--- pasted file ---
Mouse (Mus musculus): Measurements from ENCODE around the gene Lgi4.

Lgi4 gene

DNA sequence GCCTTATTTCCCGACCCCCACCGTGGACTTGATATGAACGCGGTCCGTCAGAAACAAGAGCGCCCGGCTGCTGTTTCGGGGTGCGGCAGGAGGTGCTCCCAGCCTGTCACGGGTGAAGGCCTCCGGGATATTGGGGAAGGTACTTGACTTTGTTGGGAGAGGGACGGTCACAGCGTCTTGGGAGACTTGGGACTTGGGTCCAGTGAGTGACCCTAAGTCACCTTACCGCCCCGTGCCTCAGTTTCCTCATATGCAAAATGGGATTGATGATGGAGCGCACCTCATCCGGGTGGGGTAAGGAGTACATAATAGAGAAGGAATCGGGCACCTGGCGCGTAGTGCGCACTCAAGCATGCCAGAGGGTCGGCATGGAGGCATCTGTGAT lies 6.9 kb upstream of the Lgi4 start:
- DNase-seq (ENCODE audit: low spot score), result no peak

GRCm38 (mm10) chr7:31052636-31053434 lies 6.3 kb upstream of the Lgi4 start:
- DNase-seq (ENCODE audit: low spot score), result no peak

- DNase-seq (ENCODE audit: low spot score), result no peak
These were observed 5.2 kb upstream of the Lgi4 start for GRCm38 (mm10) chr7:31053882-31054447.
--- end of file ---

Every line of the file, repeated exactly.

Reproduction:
Mouse (Mus musculus): Measurements from ENCODE around the gene Lgi4.

Lgi4 gene

DNA sequence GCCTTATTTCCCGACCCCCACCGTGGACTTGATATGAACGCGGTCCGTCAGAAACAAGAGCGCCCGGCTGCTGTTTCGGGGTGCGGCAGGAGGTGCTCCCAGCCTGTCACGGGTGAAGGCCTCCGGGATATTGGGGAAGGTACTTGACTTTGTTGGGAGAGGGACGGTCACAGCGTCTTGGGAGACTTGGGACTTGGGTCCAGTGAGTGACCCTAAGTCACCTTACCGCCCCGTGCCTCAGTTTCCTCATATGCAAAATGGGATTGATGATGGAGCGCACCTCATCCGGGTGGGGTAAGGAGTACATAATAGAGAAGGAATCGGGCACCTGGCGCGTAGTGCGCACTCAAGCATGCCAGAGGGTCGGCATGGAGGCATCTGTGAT lies 6.9 kb upstream of the Lgi4 start:
- DNase-seq (ENCODE audit: low spot score), result no peak

GRCm38 (mm10) chr7:31052636-31053434 lies 6.3 kb upstream of the Lgi4 start:
- DNase-seq (ENCODE audit: low spot score), result no peak

- DNase-seq (ENCODE audit: low spot score), result no peak
These were observed 5.2 kb upstream of the Lgi4 start for GRCm38 (mm10) chr7:31053882-31054447.